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Syria: Opposition Using Children in Conflict
Human Rights Watch
29 November 2012
 
Armed opposition groups fighting in Syria are using children for combat and other military purposes, Human Rights Watch said today. Children as young as 14 have served in at least three opposition brigades, transporting weapons and supplies and acting as lookouts, Human Rights Watch found, and children as young as 16 have carried arms and taken combat roles against government forces. Opposition commanders should make public commitments to end this practice, and to prohibit the use of anyone under 18 for military purposes – even if they volunteer.

Human Rights Watch interviewed five boys between the ages of 14 and 16 who said they had worked with the armed opposition in Homs, Daraa, and Khirbet al-Jawz, a small Idlib town near the Turkish border. Three of the boys, all age 16, said they carried weapons. One said he received military training and participated in attack missions. Two boys – ages 14 and 15 – said they, together with other boys, supported opposition brigades by conducting reconnaissance or transporting weapons and supplies. In addition, Human Rights Watch interviewed three Syrian parents who said their sons under 18 had remained in Syria to fight.

“All eyes are on the Syrian opposition to prove they’re trying to protect children from bullets and bombs, rather than placing them in danger,” said Priyanka Motaparthy, children’s rights researcher at Human Rights Watch. “One of the best ways opposition military commanders can protect children is to make a strong, public commitment against use of children in their forces, and to verify boys’ ages before allowing them to enlist.”

In some cases, boys interviewed said that they had volunteered to fight along with older siblings or family members. In other cases, they said opposition soldiers asked them to participate. In all cases, the Optional Protocol to the Convention on the Rights of the Child on the Involvement of Children in Armed Conflict, to which Syria became party in 2003, states that, “Armed groups, distinct from the armed forces of a State, should not under any circumstances, recruit or use in hostilities persons under the age of 18 years.” (…)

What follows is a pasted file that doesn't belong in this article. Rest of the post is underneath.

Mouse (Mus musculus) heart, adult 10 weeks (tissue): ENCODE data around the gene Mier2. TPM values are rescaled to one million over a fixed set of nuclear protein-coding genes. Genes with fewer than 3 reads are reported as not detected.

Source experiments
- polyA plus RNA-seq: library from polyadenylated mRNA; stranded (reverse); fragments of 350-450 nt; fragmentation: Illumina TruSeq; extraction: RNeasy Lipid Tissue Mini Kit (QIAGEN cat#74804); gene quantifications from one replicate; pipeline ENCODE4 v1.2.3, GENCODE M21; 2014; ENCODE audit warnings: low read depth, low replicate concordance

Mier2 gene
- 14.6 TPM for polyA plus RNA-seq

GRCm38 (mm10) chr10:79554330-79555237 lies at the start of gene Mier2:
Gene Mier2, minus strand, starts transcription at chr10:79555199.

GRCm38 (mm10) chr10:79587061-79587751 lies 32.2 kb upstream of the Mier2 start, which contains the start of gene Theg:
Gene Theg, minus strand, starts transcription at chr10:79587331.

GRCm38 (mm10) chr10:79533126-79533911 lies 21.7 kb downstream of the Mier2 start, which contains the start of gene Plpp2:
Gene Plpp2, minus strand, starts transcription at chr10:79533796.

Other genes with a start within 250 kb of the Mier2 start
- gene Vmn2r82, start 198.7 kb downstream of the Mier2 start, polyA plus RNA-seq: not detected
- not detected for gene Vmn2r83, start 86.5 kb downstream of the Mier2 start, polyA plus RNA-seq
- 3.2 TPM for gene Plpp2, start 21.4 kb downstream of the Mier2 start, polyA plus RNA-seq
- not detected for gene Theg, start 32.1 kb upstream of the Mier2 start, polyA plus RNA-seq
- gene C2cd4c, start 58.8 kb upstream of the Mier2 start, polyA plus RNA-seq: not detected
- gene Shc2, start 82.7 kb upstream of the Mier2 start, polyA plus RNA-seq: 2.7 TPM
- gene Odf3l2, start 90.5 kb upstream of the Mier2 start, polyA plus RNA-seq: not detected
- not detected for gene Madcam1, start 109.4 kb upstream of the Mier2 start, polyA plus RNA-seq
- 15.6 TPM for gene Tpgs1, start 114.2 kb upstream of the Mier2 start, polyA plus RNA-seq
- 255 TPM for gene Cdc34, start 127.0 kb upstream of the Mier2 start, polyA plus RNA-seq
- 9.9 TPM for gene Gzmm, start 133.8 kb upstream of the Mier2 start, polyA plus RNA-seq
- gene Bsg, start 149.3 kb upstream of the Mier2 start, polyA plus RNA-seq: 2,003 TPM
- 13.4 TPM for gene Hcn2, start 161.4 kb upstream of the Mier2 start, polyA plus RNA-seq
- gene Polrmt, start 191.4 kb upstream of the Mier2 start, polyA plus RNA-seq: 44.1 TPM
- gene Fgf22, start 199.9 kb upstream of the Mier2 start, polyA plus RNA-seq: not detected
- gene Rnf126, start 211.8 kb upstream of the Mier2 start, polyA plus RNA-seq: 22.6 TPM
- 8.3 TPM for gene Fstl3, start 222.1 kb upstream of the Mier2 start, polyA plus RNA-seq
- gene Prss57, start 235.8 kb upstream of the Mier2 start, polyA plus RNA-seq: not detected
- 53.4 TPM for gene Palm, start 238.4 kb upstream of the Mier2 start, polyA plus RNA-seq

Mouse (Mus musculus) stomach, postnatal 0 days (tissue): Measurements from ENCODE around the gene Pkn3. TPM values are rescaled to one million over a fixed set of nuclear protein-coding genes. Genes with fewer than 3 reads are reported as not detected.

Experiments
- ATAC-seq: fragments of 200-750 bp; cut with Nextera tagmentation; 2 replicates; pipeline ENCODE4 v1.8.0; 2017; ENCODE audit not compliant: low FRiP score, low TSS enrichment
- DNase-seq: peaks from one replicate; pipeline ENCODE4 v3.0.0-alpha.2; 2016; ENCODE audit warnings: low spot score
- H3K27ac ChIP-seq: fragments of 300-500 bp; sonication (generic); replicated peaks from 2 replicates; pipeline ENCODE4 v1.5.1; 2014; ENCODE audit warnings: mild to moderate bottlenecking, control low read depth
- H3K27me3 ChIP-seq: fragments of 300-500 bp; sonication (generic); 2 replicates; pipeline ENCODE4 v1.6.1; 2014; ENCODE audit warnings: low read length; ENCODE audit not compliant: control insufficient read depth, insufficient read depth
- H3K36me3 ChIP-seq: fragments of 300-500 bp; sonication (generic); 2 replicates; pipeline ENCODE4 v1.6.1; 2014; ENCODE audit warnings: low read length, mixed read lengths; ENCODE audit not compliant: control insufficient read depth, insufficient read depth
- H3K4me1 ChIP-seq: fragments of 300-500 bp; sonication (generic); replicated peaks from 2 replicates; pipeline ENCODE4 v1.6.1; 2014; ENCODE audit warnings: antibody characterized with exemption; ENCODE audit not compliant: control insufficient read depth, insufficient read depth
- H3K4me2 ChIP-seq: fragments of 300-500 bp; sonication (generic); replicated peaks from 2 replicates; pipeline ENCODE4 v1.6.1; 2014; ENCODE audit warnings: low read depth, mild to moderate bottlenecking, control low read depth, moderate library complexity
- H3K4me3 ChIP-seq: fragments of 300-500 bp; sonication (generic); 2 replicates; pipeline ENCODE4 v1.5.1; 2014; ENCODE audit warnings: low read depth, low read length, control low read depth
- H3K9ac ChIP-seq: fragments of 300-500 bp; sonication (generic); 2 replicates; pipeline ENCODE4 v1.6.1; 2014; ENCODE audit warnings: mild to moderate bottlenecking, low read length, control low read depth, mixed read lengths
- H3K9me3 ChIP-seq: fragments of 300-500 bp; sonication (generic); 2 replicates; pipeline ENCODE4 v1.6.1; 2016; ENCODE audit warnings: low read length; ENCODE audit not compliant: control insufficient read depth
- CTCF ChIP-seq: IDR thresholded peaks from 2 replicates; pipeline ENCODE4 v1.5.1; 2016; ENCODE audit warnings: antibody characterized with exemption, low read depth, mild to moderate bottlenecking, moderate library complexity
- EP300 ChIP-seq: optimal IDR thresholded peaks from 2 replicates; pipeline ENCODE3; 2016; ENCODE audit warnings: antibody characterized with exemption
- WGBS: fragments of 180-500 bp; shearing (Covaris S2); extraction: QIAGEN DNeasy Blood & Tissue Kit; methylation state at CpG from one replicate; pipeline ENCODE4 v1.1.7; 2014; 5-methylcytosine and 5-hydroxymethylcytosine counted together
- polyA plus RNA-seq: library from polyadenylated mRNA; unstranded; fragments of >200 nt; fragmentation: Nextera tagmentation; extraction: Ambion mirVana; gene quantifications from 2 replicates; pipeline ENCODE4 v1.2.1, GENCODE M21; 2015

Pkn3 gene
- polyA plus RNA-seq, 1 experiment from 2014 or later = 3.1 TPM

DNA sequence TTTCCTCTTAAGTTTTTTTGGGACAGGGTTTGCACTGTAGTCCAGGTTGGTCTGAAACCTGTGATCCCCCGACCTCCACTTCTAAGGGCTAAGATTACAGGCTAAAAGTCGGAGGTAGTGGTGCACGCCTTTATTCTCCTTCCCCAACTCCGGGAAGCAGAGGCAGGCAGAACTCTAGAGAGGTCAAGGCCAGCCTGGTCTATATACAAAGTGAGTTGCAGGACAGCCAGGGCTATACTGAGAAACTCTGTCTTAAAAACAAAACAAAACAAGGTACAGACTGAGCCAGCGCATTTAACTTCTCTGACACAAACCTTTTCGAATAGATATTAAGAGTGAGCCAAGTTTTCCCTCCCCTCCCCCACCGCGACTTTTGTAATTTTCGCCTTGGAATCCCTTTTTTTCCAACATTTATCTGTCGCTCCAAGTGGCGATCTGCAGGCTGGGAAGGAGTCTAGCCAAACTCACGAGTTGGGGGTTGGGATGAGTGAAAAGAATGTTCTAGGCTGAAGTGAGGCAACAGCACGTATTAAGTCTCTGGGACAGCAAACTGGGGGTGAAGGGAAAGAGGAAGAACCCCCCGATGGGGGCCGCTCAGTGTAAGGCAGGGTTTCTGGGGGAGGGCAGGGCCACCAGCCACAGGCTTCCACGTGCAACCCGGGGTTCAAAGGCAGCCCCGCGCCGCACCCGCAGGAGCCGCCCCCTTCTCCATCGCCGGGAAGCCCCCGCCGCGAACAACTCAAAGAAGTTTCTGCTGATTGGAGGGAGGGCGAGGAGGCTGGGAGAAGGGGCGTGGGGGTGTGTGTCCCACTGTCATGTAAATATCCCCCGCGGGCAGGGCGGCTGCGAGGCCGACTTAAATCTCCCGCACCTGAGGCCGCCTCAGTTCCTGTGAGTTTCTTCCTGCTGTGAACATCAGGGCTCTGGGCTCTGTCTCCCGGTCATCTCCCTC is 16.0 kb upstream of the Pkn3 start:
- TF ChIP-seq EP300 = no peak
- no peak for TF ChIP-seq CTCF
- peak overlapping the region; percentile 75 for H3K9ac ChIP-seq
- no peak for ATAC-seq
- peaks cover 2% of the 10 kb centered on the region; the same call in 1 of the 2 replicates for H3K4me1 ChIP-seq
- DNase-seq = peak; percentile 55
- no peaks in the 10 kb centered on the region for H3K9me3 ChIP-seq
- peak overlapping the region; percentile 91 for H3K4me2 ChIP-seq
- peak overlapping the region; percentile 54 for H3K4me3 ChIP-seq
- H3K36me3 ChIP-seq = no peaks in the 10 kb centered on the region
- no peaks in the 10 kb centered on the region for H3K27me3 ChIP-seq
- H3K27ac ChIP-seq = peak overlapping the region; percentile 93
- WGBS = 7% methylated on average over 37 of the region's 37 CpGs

In August, the United Nations Commission of Inquiry on Syria issued a report in which it “note[d] with concern reports that children under 18 are fighting and performing auxiliary roles for anti-Government armed groups.” It added that, “The commission received assurances from Colonel Riad al-Asaad that an FSA policy not to use children in combat is in place. There is evidence to suggest, however, that this policy is not uniformly being adhered to by the FSA and other anti-Government armed groups.” (…)

Countries financing or supplying arms to opposition groups should urge the FSA to prohibit the use of those under 18 for military purposes, whether as active combatants or in support roles, Human Rights Watch said.

Human Rights Watch found that refugee boys in neighboring countries remain vulnerable to recruitment and participation. (…)

Boys who served the armed opposition groups interviewed by Human Rights Watch came from particularly vulnerable segments of the Syrian population. Three of the five boys interviewed said they did not know how to read, and four had worked full-time before participating in FSA activities. None were attending school at the time they joined the FSA, as even those who formerly attended stopped because schools had closed in their community or because their families deemed the security risk too great. (…)


 

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